“…which I find a truly remarkable work, revelatory not alone of these two people, their complexities or intellect and humanity conceived in the revolutionary struggle, but of the very nature of that aim evolving through present history. Alan Wieder shows himself as a writer equal to their life story, their inspiring bravery in action and self-analysis.”
-- Nadine Gordimer, Nobel Prize for Literature. From the foreword.
The South African victory over apartheid quickly became the stuff of legend: the power of good triumphing over the forces of evil, the mighty Nelson Mandela offering a beacon of hope to oppressed peoples the world around. True, true, and of course much more complicated in reality. Alan Wieder’s great accomplishment here is to provide a clear window into that complex reality, and in the process to rescue the revolution from its myth-makers. Focusing on the lives of the colorful and contradictory revolutionaries Ruth First and Joe Slovo, Wieder provides detail and context, personality and character to one of the epic struggles of all time. This book is a gripping social history, a love song to the revolution, and a passionate and enlightening portrait of a partnership, a love-affair, and two extraordinary activists who cast their fates with the dreams of people everywhere for justice and freedom.
—Bill Ayers & Bernardine Dohrn
Demonized by apartheid, Joe and Ruth were revolutionary heroes for black South Africans. They were formidable opponents in word and deed. This absorbing account does them justice and illuminates the complexity and richness of their often stormy relationship and extraordinary times.
—Ronnie Kasrils, anti-apartheid leader and solidarity activist; former Minister of Intelligence in South Africa; author, The Unlikely Secret Agent
Wieder’s book enlarges and enriches our understanding of the lives of First and Slovo, their intense and turbulent relationship, their personalities and impact on others, and their various roles as lawyer, journalist, underground operative, researcher, teacher, author, political and military leader, negotiator and cabinet minister. The evocation of the Johannesburg left during the 1950s—Gillian Slovo called them her parents’ Camelot years—is vivid and well-observed. Ruth, Joe, and their circle combined commitment and camaraderie with conspiracy and concealment—and also with careless and complacency. The account of tensions between the ANC and SACP, and Joe’s efforts to reconcile African nationalism and socialism, is a nuanced and important account. The discussion of Ruth as writer-researcher and researcher-teacher makes use of earlier evaluations, but goes beyond them in an important assessment of her work as an academic engagé.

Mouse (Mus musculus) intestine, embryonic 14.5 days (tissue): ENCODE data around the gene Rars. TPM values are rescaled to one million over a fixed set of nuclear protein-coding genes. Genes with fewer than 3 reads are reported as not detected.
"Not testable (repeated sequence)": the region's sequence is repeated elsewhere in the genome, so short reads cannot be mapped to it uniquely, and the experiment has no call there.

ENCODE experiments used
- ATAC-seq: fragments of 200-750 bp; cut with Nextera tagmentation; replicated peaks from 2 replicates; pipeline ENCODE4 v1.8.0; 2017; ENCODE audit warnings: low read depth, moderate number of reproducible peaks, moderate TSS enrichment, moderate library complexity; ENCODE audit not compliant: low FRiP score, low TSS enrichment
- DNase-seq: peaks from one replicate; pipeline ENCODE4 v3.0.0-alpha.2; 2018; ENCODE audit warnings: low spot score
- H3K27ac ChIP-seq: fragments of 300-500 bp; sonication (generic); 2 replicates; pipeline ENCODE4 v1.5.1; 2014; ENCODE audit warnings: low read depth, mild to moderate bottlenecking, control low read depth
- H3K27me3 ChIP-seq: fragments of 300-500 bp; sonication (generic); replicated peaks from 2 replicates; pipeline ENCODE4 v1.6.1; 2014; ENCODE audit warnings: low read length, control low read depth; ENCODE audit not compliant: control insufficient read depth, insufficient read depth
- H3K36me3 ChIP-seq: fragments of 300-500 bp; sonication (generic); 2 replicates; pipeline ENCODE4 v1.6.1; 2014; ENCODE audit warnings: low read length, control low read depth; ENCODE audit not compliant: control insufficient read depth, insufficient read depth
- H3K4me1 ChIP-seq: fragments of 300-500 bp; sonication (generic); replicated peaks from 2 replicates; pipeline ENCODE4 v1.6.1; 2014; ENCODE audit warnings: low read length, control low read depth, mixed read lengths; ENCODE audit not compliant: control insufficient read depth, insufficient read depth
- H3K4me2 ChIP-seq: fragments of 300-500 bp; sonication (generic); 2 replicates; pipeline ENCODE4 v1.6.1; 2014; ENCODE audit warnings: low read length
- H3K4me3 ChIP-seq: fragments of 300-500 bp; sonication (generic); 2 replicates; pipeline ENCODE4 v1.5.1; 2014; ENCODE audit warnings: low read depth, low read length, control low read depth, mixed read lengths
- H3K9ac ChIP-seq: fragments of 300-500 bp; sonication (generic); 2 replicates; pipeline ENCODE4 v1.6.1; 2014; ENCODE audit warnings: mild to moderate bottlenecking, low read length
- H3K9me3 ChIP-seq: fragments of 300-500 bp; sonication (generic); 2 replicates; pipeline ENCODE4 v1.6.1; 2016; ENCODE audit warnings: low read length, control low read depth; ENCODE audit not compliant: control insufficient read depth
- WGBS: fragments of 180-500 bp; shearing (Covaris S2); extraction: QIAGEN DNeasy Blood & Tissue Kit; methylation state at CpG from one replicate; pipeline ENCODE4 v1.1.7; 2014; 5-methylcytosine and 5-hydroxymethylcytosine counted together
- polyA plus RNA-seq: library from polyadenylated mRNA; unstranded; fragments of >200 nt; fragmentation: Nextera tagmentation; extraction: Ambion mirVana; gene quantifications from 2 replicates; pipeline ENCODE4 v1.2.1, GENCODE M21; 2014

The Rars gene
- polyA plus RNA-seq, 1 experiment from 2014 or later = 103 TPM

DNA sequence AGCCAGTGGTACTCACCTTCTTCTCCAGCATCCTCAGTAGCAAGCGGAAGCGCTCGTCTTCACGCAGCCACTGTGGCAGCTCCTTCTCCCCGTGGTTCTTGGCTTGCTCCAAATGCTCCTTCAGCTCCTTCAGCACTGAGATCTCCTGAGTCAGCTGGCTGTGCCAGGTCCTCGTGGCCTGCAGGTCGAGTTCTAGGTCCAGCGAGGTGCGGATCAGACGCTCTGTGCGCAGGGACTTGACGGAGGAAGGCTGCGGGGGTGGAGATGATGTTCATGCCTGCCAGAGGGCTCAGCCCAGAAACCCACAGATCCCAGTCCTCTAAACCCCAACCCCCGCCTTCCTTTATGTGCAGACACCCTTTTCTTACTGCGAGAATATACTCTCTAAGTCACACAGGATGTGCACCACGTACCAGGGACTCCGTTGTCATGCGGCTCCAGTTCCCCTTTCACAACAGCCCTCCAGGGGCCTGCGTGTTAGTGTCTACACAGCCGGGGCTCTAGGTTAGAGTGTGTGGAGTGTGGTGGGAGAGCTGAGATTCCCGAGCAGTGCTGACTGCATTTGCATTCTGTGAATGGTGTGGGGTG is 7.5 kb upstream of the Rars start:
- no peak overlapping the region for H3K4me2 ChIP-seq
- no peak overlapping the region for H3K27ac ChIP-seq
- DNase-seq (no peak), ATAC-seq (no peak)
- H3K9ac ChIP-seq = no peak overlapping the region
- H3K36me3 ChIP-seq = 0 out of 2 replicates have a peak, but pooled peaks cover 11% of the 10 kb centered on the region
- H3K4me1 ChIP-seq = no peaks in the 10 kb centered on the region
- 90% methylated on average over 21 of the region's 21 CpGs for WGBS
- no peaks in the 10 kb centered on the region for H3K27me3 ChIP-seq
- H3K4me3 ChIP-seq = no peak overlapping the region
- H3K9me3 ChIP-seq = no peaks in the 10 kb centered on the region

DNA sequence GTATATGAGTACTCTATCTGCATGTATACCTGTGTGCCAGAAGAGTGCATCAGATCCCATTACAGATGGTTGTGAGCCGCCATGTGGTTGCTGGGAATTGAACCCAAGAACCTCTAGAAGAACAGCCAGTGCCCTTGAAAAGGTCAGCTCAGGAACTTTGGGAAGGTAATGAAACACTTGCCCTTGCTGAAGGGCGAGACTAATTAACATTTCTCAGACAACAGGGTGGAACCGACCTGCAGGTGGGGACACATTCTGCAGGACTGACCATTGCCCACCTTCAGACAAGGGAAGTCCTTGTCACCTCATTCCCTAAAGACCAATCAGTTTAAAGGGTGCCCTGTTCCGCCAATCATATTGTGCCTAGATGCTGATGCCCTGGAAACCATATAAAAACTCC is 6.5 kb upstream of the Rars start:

—Colin Bundy, former Principal of Green Templeton College, University of Oxford
It has been a real privilege for me to read Alan Wieder’s book. It brought me back in touch with two remarkable and complex people and activists. Ruth First and Joe Slovo emerge from this book as flesh and blood human beings facing monumentally difficult decisions. Each of them, and those dearest to them, paid a high price for their respective life choices. Yet Ruth and Joe’s integrity and full-throated commitment to a different kind of South Africa not only played an important role in doing away with the obscenity that was apartheid, they also represent a clear road not taken in post-apartheid South Africa. This book evokes a vital period which became a focus of myth-making rather than the kind of clear-eyed, honest history Ruth and Joe would each have ultimately have deemed essential.
—Dan O’Meara, author, Volkskapitalisme, and coauthor, The Struggle for South Africa
To the Movements he led, he was known by his initials. JS. His last name had become anthemic when the mostly black guerilla army belted out “Joe Slovo” in song as they marched on parade or executed sabotage missions in the secret war against apartheid. You can’t really appreciate South Africa’s transition to democracy without knowing why Nelson Mandela relied on his sense of strategy and how his bravery inspired a revolution committed to non-racialism. He was a communist known for red socks and a willingness to make compromises with capitalists that sealed the path to freedom. And just like Nelson’s relationship with Winnie made him stronger through his long years in confinement, Joe’s often tumultuous relationship with his wife and comrade Ruth First, a brilliant journalist and analyst, until her assassination, helped define the discourse of the ANC’s painful years in exile. Now Alan Wieder has plunged into their past of domestic and political struggle to share their story with the scope, context, and detail that it deserves. And we all will appreciate his commitment and style in critically respecting their contributions and bringing this dynamic duo alive as the complex, loving and caring people they were.
—Danny Schechter, Founder and Director of “South Africa Now”, Director of six films on Nelson Mandela